A tiny shoe with pink laces tied—surprisingly, since the sea is reputed to loosen and unknot everything, gradually undressing the drowned. Then again, any parent who has laced the shoes of a small child knows that you knot them with special care before embarking on a journey.
Praise for Reaching Mithymna
“Through his example in Reaching Mithymna, Steven Heighton offers us an alternative to armchair activism and outrage. Yes, with guts and compassion, we can step out of our safe, comfortable rooms and make a contribution to the alleviation of suffering. There is a way—regardless of our age, language, status, or abilities—to enter global conflicts responsibly. Heighton relays the horrors of the Syrian refugee crisis with the insight of first-hand experience and the ethics of a conscientious witness. His unforgettable portraits of volunteers and refugees remind us that politics are inextricable from human lives. ”—Ian Williams, Scotiabank Giller Prize-winning author of Reproduction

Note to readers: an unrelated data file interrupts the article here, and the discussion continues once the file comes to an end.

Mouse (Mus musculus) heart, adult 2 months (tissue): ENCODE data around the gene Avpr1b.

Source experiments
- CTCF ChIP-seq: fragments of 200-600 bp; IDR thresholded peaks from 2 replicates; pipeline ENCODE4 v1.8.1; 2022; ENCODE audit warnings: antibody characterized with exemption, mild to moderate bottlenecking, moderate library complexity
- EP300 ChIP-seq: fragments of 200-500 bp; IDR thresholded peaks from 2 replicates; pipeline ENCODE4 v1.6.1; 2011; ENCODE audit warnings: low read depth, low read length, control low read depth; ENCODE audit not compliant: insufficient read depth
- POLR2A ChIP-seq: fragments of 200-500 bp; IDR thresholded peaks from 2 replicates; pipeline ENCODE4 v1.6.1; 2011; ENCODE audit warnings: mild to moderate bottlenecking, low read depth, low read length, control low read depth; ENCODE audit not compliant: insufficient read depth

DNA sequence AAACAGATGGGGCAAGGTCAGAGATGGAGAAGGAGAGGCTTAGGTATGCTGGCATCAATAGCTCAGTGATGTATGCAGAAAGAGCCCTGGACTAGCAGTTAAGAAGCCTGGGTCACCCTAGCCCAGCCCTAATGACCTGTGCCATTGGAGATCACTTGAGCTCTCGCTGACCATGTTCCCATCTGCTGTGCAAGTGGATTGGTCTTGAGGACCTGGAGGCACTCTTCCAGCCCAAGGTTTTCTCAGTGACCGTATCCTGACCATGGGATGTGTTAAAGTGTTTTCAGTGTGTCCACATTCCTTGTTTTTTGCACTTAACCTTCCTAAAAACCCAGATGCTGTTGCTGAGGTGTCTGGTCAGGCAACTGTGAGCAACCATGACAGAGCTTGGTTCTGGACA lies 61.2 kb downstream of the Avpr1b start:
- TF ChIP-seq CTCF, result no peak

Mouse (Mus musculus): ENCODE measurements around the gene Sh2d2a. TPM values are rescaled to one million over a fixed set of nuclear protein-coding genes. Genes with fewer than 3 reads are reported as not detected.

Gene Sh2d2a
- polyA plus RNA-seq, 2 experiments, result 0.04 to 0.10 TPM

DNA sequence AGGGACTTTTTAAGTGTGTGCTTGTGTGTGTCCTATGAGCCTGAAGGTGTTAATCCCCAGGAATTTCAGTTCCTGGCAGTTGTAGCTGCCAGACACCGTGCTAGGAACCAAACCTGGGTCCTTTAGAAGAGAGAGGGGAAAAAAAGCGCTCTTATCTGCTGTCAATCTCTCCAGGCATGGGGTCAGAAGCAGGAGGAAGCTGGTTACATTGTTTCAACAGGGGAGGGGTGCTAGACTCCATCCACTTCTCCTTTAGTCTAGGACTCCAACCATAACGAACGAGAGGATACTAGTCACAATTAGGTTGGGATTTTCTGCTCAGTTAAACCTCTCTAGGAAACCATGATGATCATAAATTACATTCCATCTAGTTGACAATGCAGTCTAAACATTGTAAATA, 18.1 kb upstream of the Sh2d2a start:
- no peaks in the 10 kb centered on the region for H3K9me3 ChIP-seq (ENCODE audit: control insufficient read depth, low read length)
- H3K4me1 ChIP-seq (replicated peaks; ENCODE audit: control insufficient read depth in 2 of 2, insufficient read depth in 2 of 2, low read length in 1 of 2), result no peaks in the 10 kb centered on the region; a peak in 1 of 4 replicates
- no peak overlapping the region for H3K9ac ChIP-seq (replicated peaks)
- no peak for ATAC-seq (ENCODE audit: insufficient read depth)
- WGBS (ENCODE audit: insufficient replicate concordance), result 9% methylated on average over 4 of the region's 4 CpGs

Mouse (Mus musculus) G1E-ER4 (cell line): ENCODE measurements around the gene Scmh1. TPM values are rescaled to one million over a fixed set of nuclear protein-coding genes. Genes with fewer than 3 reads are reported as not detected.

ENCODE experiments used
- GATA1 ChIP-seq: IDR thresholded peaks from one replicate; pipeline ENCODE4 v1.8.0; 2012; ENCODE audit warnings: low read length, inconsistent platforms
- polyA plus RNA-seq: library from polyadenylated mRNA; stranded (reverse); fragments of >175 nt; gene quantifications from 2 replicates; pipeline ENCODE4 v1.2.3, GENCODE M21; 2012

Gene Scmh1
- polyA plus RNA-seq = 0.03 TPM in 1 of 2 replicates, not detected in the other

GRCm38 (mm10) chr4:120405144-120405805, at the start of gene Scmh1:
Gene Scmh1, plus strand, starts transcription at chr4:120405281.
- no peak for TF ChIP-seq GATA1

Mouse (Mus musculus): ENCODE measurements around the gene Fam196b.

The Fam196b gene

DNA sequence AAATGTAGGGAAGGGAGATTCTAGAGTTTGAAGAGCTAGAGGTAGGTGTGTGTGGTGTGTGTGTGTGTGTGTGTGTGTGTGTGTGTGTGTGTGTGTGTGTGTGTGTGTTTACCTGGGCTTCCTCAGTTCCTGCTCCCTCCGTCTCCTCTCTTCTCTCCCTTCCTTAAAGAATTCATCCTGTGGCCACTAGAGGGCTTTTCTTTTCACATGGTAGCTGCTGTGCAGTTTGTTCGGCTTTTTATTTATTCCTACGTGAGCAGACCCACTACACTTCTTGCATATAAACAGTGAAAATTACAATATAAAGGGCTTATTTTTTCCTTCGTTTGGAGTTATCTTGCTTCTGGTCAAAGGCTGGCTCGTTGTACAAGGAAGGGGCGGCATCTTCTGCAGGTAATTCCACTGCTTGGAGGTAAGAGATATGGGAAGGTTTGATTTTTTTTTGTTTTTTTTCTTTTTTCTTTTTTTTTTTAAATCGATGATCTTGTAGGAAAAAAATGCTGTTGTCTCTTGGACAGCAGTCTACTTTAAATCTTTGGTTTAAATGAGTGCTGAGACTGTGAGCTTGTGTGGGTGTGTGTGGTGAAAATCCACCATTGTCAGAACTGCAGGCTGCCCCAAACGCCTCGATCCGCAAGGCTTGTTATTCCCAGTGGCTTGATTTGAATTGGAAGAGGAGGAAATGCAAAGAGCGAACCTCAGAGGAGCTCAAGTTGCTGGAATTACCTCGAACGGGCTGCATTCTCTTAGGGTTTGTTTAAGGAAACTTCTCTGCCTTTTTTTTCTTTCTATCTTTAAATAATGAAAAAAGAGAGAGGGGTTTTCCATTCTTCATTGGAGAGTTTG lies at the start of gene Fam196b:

“Deeply personal and tender, Steven Heighton’s Reaching Mithymna never shies away from the self-critique that comes with being a witness to unfathomable human tragedy. There’s a uniquely fragile quality to Heighton’s beautiful narrative prose, one that only comes from an understanding of loss, uprootedness and exile, of what it means to reach out to that which remains elusive. Heighton gives voice to a multitude of colourful yet tragic characters faced with impossible dilemmas and their own shortcomings. ”—Yara El-Ghadban, author of I Am Ariel Sharon
“Steven Heighton’s extraordinary book is driven by two inseparable desires: to learn, and to help. First is the writerly needing to know exactly how people manage in a particular time and place. Best go there and find out. Being there you may help. Learning, you will help better. And writing about it later, about the whole mix of those suffering and those seeking to alleviate that suffering, continues the learning because making sentences is a continued thinking, a trying to make sense. What this book teaches in its writing and in its publication is that mutual aid is the condition of our survival. ”—David Constantine, author of In Another Country